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A nutrient vital to the health of babies in the womb may be missing from the diets of many mothers.
Women who don’t follow healthy eating guidelines during pregnancy may risk missing out on a key nutrient vital to the life-long health of their unborn babies, a nutrition expert fears.
Healthy nutrition guidelines
Dr Clare Wall, the head of nutrition and dietetics at the University of Auckland, says a 2017 report – which she authored – revealed up to 97 per cent of New Zealand women are not eating according to the healthy nutrition and eating guidelines set by the Ministry of Health.
As a result she worries many may not be getting sufficient amounts of choline, a little known nutrient which is especially important for infants in their first 1000 days (the nine months of pregnancy and up to the age of two) for brain development and the prevention of birth defects.
Although only acknowledged as a required nutrient by the US Institute of Medicine as recently as 1998, international medical opinion suggests that such is its importance in fetal and infant brain development it is a nutrient that cannot afford to be overlooked.
“If pregnant women follow the guidelines they should be getting enough choline, but our research suggests many may be at risk of not doing so,” Wall says. The research, part of the Growing up in New Zealand study, also shows only one in five women met a specific recommendation to eat at least two daily serves of protein foods such as lean meat, fish and eggs.
Choline food sources
Wall says choline is present in other foods in the ministry’s guidelines but eggs are one of the richest and easiest of sources. The nutrient is also found in liver, peanuts, pasta, rise, spinach, beets and wheat.
“The first two years of life is critical for human development and growth,” she says. “Within that period there are critical windows of development, so optimal nutrition during this time is vital to set a child up for the rest of his or her life.”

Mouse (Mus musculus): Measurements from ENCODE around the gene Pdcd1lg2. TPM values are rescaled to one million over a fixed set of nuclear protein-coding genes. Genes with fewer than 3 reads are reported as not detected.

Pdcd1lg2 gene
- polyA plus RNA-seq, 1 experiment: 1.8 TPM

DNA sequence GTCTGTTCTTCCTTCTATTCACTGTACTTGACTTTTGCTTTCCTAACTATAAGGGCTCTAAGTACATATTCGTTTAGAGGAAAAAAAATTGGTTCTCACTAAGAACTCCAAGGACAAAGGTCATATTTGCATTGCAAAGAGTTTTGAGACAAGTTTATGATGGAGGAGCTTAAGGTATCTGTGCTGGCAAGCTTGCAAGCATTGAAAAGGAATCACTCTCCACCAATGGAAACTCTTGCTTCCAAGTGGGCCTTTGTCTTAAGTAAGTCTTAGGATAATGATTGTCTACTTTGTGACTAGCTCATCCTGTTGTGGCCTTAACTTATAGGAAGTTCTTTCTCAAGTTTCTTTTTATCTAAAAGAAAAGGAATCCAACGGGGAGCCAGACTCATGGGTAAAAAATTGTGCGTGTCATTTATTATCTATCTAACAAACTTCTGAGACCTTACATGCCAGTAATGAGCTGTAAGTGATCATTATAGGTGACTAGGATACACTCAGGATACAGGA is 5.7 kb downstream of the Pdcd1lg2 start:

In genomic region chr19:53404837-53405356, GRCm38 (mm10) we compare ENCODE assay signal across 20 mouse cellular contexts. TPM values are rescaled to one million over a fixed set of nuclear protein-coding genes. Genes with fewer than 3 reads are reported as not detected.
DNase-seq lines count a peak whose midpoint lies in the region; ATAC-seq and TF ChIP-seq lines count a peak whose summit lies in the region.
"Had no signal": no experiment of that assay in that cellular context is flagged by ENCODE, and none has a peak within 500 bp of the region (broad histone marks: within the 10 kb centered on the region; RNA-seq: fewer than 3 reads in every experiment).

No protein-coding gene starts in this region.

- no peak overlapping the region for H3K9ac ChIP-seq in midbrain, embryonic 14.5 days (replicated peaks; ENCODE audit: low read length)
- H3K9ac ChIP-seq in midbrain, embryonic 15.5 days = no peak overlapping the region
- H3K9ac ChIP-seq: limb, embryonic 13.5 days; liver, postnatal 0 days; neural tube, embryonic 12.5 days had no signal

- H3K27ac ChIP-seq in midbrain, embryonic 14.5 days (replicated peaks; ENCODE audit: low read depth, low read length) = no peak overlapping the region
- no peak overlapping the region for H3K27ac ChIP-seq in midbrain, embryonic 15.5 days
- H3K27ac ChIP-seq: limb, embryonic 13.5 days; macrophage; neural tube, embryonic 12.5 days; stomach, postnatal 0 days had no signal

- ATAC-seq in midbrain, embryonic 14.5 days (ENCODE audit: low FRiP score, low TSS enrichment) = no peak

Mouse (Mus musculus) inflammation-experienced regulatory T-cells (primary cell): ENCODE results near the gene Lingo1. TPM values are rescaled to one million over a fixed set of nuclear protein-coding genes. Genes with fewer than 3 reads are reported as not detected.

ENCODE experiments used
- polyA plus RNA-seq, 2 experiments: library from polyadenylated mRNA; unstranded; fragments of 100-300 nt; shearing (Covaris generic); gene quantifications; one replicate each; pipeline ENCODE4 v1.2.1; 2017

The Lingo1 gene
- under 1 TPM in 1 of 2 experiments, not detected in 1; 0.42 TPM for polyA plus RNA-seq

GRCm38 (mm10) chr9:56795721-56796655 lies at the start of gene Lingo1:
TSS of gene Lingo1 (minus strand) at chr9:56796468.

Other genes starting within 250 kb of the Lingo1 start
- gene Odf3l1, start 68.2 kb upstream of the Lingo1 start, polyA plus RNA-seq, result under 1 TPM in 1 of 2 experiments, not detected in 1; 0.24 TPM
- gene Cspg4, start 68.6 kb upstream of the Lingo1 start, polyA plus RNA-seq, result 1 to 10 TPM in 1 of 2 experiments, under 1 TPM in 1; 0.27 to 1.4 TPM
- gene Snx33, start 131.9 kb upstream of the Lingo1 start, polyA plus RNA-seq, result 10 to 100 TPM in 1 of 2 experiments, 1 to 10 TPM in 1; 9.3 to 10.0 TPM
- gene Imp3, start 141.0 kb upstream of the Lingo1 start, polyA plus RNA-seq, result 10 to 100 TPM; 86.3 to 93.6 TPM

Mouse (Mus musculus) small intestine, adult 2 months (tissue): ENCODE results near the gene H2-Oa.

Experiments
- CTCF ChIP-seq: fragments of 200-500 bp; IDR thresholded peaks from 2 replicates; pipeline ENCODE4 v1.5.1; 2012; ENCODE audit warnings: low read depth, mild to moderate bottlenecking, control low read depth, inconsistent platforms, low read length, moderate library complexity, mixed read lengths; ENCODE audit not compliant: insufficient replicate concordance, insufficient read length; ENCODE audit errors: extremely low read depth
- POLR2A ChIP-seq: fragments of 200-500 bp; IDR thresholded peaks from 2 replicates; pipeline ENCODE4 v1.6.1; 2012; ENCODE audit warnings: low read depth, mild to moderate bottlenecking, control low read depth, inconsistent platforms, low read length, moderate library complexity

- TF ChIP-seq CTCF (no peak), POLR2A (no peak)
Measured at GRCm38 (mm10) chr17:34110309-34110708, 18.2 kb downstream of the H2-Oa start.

Although only one of many required nutrients, choline plays an important role in various functions of the body including the liver and muscles and for helping store and process memories. It is an essential nutrient meaning most of it must come from food because the body produces only small amounts.
Research conducted in the US through Cornell University in 2017 also supports this view. Its findings suggest that when expectant mothers consume sufficient amounts of choline, their offspring gain enduring cognitive benefits.
The study’s author, Professor Marie Caudill, an expert on the impact of choline on maternal and infant health, says despite this most pregnant women consume less than the recommended 450mg per day.
“A prudent approach would be to increase dietary choline intake by consuming more animal source foods during pregnancy – egg yolks, lean meats, fish and poultry,” Caudill says. “For women who restrict animal-sourced foods, a choline supplement may be needed.”
Wall says while eggs have been maligned in the past, they are one of the best sources of choline and have been given a big tick for nutrition, protein and vitamins by the Ministry of Health, the Heart Foundation and the NZ Nutrition Foundation. The Heart Foundation says even those at risk of heart disease can eat 6 -7 eggs a week.
Two large eggs contain up to 400mg of choline which is well over half the recommended amount for pregnant women. Choline is contained in the egg yolk, the white being a good source of protein.
The importance of choline after birth
Wall says for the first six months of an infant’s life, breast milk is the best source of choline. However from that point on introducing eggs into the diet is fine.
“Previous recommendations were that eggs ought not to be introduced until a child turned one, but it is quite okay from six months, about the time most mothers start weaning their babies,” she says. “Probably they will start with something like a bit of scrambled egg on a spoon and then gradually increase the amount from there.
A 2016 study published in the Journal of the American College of Nutrition revealed that 90 per cent of Americans are not getting enough choline, a percentage experts believe is likely to be similar in New Zealand and Australia. The American study also found only 15 per cent of people have even heard of choline, let alone being aware of its importance.
The US Department of Health and Human Services recommends a daily intake of choline of 125mg for an infant from birth to six months and 150mg daily between the ages of one and three.
The department recommends adult women need 425mg per day, but 450mg during pregnancy and 550mg while breastfeeding. The recommendation for adult men per day is 550mg.
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This article was originally published by NZ Herald and is reproduced here with permission.